One of my biggest concerns when I was first starting out was the fact that I really didn’t have the capital or resources to go out and immediately open an office. I had a decent base of people I’d done work for who were regularly sending referrals – so getting started from that standpoint wasn’t an issue. But I had serious doubts and reservations over the fact that I worked out of my home and the practice of meeting prospective clients at coffee shops and the like seemed like a deterrent to credibility.
Turned out I was really, really wrong about this.
The biggest hangup I had was that I was afraid that people would be apprehensive about being confident in the abilities and reliability of someone who doesn’t even have an office of his own. This was influenced by having worked regularly in Mindscape’s office, which has a ‘wow’ factor like no other as soon as you get off the elevator. Any inclinations that they might not be the real deal are immediately forgotten the very moment you see the spacious, colorful inviting atmosphere that is obviously the fruits of years of successful service and dedication. Without such digs though, how could anyone take me seriously?
Over the past 2+ years, I’ve learned a lot about business, perceptions and life in general. While I’ve since learned that my fears were completely unfounded, I was recently asked a similar question and it got me thinking that maybe there are a lot of people with similar concerns. Here are a few reasons why working from home is not only not a deterrent to credibility – it can actually bolster confidence with your prospective clients.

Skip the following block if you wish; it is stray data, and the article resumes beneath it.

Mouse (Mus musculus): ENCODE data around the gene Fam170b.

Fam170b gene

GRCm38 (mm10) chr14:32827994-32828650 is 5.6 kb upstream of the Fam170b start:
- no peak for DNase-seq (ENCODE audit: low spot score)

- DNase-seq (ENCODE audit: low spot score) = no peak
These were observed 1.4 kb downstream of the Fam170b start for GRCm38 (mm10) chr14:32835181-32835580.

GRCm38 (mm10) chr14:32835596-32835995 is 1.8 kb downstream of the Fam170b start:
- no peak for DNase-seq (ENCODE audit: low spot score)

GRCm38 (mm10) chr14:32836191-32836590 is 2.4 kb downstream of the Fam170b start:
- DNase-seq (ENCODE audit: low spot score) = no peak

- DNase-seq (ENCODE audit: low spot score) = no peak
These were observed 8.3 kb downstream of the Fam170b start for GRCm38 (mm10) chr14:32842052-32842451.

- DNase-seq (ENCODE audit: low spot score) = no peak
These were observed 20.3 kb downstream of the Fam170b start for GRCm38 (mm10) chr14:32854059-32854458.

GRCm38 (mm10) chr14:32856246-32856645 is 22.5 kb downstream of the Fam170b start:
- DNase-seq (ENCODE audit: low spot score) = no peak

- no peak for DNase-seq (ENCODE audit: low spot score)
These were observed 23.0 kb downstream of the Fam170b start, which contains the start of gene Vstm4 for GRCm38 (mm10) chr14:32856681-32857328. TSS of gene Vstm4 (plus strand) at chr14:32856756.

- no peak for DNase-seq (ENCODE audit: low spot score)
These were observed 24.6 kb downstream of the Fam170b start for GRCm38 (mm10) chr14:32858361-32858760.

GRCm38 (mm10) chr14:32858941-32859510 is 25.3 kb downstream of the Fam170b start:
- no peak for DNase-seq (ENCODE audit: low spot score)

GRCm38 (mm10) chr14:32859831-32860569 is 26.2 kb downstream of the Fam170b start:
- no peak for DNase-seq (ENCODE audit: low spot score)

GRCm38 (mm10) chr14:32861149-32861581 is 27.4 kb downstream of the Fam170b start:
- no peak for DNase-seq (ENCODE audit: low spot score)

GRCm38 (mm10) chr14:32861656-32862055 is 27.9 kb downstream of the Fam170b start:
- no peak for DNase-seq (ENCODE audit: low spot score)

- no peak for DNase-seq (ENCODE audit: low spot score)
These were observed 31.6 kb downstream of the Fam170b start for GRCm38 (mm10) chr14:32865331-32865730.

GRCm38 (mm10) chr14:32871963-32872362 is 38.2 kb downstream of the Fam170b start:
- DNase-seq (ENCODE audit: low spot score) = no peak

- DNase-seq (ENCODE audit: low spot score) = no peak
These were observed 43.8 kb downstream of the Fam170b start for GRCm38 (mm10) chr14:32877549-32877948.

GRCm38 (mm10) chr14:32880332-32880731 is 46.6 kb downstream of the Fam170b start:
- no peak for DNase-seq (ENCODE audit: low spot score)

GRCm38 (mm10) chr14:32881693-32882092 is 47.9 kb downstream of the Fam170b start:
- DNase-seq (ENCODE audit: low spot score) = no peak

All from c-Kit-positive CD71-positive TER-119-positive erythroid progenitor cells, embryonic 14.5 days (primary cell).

When you work from home, and clients know where you live (because that’s where they send the checks), in reality this serves as a confidence booster for a couple reasons. One, a person who works from home is more likely to deliver than someone who works out of some fly-by-night office. There are tons of extremely low cost office spaces around here and in most major cities. These offices are single occupancy rooms usually on month-to-month leases.
While the fact that a freelancer or industry professional who works out of a small office doesn’t automatically imply that they are not trustworthy, it is much easier to have confidence in the fact that you know where to find the person you’re doing business with. A small office can be abandoned by a shady individual at a moments notice, and finding the person who burned you would likely require more effort than it’d be worth.
Another advantage of working out of the home is that it allows you to keep operating costs down. Without the expenses of office space, utilities, parking, etc., I am able to keep my rates at a level that is affordable to a wider group of prospective clients.
As business grows, employees need to be hired and working out of my home will become less and less feasible. Rates and fees will need to be increased to cover the expanding cost of doing business. This is just a reality that every business owner faces – and in honesty it is a good problem to have. It is certainly better than the alternative.
So if you’re considering opening a home-based business – don’t worry. And you might just be surprised when you realize that many of your clients are working out of their homes too
If you’re a business owner, I’d love to hear your perspective on this. Have you hired a freelancer who worked from their home before? How did it work out? Please share your thoughts in a comment below!